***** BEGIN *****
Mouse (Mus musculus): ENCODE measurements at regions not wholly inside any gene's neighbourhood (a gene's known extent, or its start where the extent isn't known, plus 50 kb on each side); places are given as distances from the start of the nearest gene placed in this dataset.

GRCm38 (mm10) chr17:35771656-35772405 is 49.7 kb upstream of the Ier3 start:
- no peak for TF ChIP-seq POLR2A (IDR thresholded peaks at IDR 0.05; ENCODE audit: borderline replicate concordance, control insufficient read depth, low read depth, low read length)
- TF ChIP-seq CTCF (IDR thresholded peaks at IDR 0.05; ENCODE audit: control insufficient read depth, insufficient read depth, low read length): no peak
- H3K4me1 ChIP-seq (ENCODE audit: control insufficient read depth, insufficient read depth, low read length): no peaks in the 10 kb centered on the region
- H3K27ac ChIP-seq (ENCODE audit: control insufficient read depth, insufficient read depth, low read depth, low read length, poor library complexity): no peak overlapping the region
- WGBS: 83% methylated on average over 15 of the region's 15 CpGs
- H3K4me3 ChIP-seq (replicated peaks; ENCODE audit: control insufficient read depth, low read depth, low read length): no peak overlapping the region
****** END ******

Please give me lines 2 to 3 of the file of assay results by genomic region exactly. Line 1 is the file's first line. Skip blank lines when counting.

GRCm38 (mm10) chr17:35771656-35772405 is 49.7 kb upstream of the Ier3 start:
- no peak for TF ChIP-seq POLR2A (IDR thresholded peaks at IDR 0.05; ENCODE audit: borderline replicate concordance, control insufficient read depth, low read depth, low read length)